Is touch the final input frontier for the desktop PC? Time to fire up the new Iiyama T2451MTS, a 24-inch, Full-HD touch-enabled widescreen monitor and find out.
It's certainly easy to understand why you might want to add touch functionality to a conventional PC. Whether it's smartphones, tablets or tablet-laptop transformers, touch is where all the exciting stuff is happening when it comes to interfaces and user input.
Even Microsoft is finally taking touch seriously. Windows 8, due out later this year, is the first mainstream Microsoft operating for desktops to include a fully developed and truly usable touch interface.
Of course, touch input on a 24-inch PC monitor is never going to be quite the same experience as a 10-inch tablet or a pocketable smartphone. For starters, instead of familiar resistive or capacitive touchscreen tech, the Iiyama T2451MTS uses optical touch technology.
In simple terms, that involves a ring of infrared emitters and sensors located in the screen bezel. In fact, thanks to optical technology, you don't actually have to touch the screen surface. Making swish, swipe and poke gestures near the screen surface is good enough.
If that sounds like the touch response is a bit vague, think again. The Iiyama T2451MTS is an extremely accurate and responsive touchscreen. That includes multi-touch gestures such as manipulating photos or zooming in and out of web pages.
It's very close in feel and response to a capacitive screen - assuming you make contact with the screen surface that is. It's also extremely simple to set up. No drivers are required. Just plug it in via video and USB links to any Windows 7 or, indeed, Windows 8 machine and you're good to go.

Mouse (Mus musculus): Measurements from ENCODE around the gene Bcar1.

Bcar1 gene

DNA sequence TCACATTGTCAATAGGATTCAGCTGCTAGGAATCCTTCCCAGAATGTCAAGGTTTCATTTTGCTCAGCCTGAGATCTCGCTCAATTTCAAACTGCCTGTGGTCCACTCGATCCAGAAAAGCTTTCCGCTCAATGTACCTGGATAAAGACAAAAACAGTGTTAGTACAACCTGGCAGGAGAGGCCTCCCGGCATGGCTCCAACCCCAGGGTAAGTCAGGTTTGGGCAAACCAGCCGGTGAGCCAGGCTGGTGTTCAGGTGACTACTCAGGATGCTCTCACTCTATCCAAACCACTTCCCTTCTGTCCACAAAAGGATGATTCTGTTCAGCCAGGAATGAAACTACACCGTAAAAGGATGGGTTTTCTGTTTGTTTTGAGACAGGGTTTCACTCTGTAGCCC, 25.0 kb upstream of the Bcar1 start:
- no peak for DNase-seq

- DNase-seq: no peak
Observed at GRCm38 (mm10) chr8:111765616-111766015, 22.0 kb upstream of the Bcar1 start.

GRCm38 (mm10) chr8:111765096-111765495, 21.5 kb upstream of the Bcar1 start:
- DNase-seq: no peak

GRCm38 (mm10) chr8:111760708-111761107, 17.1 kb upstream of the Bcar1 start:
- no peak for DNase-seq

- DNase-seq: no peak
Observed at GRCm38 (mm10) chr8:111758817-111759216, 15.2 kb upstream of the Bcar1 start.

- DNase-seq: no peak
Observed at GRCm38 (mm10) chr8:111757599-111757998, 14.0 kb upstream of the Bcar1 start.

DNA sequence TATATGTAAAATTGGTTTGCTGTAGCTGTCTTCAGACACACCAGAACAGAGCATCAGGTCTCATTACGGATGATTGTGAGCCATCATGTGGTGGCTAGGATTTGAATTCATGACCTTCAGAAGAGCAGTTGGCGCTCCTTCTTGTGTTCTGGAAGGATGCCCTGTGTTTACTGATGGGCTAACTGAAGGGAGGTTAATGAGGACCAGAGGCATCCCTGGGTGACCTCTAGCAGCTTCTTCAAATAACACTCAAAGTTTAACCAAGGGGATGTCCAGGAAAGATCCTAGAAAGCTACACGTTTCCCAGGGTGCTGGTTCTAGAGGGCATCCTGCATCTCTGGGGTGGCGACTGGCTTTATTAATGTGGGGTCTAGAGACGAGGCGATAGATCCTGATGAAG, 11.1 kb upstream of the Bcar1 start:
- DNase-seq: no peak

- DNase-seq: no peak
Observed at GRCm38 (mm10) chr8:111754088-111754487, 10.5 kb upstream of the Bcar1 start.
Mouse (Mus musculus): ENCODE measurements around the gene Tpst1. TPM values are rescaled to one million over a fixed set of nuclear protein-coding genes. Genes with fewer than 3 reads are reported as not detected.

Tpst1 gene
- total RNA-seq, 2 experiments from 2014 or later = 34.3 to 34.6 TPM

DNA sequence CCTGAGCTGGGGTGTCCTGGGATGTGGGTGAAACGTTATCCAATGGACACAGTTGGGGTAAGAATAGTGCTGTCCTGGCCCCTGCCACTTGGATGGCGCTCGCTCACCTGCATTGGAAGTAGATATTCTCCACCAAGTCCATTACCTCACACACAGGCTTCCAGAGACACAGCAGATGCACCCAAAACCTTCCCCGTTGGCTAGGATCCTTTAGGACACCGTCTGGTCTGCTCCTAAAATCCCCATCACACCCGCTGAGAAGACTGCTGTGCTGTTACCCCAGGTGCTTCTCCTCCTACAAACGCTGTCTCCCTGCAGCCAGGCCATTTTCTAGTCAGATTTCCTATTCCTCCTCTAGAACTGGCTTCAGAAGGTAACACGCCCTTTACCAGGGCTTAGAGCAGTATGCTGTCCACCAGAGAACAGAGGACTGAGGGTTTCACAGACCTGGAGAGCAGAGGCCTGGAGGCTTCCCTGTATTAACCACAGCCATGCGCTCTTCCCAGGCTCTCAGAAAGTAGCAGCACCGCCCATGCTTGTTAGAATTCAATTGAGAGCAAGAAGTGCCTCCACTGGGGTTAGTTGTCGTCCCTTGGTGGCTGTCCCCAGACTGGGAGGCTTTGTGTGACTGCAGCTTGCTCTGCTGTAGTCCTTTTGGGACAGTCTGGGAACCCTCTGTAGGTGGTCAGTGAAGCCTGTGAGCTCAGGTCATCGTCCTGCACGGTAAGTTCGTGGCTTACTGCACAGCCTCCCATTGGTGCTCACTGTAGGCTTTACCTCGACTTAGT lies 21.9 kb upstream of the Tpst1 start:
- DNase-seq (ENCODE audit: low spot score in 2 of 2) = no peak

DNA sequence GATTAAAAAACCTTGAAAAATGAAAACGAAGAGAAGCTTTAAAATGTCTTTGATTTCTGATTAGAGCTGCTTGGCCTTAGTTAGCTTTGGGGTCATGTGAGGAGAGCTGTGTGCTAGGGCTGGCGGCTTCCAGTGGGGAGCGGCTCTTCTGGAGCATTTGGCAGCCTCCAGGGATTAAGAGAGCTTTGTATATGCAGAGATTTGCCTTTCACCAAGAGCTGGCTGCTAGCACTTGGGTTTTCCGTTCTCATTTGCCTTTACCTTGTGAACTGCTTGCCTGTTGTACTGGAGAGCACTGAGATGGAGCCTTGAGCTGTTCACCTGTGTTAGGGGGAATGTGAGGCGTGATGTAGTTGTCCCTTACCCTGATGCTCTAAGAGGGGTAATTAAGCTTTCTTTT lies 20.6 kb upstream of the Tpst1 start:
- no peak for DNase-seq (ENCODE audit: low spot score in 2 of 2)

There is, however, a snag. The use of optical tech requires a raised screen bezel which in turn makes it difficult to reach the very edges of the screen with your finger tips. Unfortunately, much of the new Windows 8 Metro touch interfaces relies on the use of sweeping gestures from the screen edge to reveal various functions and menus. And this simply doesn't work well on the Iiyama T2451MTS.
In mitigation, Iiyama does provide a stylus which makes the Metro menus a lot more accessible, even if that rather defeats the object of a touchscreen. Moreover, Iiyama does not market the T2451MTS as Windows 8 screen. It's described as optimised for Windows 7.
Problem is, the Windows 7 touch interface is uniformly awful. Exactly what, therefore, you should use this screen for isn't entirely clear. That's a shame because along with the accurate touch response, it's not half bad as a conventional monitor.
OK, the panel use TN technology, so it's not as accurate nor offers the viewing angles of the latest and greatest IPS screens. The backlight could do with a bit more oomph, too.
But as TN panels go, the colours are rich and vibrant, the blacks reasonably deep and inky. It also performs surprising well in our suite of test images. Both black and white scales reveal plenty of detail, for instance. Like pretty much any TN screen, pixel response is speedy, too.
All of which makes the Iiyama T2451MTS an interesting and mostly quite capable screen that's struggling to justify its existence. Windows 7 is a poor touch experience. The optical touch technology is a poor match for Windows 8. And if you're not going to use the touch functionality, you can buy much nicer IPS screens for the same price.